Why do countries, both democracies and dictatorships, engage in massively self-destructive wars? As Mansfield and Snyder (2005) make quite clear, wars are often pursued by democracies and are often enthusiastically supported by the population as a whole. Given the enormous amount of destruction caused by armed conflict, it is remarkable that countries enthusiastically enter into wars when negotiated settlement is presumably always an option (Fearon, 1994).
This paper follows Marx (1859), Fearon (1994) and Hess and Orphanides (1995) and presents a model of warfare where leaders benefit from conflict even though the population as a whole looses. Warfare creates domestic political advantages, both for insecure incumbents like Napoleon III and for long-shot challengers, like Islamic extremists in the Middle East, even though it is costly to the nation as a whole. Self-destructive wars can be seen as an agency problem where politicians hurt the nations but increase their probability of political success. This problem becomes more severe if the population can be falsely persuaded that another country is a threat.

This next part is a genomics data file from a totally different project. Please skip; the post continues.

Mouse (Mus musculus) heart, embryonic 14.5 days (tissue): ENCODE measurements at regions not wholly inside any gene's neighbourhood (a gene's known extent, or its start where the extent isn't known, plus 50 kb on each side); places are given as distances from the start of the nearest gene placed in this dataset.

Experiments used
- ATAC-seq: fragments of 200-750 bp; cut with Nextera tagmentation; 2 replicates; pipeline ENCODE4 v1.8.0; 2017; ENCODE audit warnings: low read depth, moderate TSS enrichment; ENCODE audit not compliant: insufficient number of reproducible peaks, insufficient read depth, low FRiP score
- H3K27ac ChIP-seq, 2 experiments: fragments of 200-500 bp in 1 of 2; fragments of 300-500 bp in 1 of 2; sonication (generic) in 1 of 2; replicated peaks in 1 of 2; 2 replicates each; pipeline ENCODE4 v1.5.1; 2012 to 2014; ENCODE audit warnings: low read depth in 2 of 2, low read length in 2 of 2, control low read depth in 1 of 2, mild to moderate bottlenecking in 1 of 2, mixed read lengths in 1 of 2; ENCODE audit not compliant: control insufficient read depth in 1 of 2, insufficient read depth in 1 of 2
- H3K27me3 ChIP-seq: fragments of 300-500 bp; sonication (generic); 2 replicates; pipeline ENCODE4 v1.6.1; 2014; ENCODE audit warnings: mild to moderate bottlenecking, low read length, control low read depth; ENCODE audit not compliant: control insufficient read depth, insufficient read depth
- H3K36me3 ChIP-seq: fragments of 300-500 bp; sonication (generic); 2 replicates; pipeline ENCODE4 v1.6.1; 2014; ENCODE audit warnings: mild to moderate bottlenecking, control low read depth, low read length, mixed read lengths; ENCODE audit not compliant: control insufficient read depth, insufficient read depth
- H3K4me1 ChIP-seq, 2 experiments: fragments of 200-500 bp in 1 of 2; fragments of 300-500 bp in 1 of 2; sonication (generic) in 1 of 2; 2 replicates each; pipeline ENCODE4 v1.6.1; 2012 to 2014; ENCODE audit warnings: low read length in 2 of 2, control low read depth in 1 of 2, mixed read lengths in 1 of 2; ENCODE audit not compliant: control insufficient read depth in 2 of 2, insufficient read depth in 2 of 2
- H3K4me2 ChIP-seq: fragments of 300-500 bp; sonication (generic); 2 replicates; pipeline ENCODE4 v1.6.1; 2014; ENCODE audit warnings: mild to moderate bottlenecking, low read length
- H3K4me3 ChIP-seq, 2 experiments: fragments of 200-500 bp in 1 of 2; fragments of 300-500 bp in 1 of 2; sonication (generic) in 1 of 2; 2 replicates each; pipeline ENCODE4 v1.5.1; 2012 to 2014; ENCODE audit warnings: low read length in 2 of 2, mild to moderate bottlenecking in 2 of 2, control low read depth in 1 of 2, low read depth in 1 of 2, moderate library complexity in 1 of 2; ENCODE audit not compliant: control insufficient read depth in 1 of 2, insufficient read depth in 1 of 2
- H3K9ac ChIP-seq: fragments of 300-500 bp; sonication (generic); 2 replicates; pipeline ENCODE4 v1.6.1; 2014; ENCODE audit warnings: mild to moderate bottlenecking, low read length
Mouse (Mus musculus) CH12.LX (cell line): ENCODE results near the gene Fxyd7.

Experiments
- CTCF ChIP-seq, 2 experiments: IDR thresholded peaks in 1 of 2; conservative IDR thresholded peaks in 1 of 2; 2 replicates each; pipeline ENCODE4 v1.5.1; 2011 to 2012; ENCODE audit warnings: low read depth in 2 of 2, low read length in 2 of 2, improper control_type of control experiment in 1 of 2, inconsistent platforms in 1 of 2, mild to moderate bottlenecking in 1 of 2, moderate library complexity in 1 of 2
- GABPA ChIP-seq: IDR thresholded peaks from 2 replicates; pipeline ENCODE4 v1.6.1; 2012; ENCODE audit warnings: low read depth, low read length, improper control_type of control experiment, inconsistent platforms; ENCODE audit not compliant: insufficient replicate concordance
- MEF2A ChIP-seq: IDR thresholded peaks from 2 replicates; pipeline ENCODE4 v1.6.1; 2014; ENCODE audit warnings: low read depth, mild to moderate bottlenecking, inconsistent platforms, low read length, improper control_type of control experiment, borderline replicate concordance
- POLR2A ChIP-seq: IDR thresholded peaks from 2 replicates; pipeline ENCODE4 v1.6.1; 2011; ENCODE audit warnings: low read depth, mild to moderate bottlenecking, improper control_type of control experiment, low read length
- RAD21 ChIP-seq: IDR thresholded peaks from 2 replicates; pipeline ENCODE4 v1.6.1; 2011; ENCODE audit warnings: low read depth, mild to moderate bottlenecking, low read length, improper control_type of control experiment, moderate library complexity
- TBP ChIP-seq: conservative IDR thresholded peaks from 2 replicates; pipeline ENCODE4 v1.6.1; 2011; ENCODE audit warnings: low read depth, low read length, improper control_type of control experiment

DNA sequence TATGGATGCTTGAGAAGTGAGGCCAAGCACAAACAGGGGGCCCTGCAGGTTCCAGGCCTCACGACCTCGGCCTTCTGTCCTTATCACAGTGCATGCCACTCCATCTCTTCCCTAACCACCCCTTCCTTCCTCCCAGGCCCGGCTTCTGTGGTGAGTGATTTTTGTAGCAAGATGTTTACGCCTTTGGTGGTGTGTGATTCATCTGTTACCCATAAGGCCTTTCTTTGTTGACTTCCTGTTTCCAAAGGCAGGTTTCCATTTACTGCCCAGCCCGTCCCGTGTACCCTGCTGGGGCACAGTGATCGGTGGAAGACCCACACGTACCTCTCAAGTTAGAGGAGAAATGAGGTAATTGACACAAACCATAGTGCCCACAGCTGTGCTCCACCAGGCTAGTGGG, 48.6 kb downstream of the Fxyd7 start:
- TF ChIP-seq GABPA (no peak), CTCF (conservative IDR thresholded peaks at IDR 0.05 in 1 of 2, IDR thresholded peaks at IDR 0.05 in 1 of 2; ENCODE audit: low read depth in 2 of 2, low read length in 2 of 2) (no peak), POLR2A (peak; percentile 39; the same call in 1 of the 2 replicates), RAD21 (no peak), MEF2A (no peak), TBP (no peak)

The model in this paper considers three different cases. First, I assume that ability at warfare is known only for current leaders. As a result, current leaders with above average skills in making war will have an incentive to start wars because, once these wars begin, voters won’t want to switch horses in mid-stream for a leader of unproven ability. While the model relies on asymmetric knowledge of incumbents and challengers, any assumption that wars increase the costs of switching leaders can generate similar results. In this “wag-the-dog” version of the model, leaders will be more likely to support wars when their war-making ability is higher, when the war is less costly to the nation, and when the benefits of office are higher. Popular incumbents are less likely to start wars.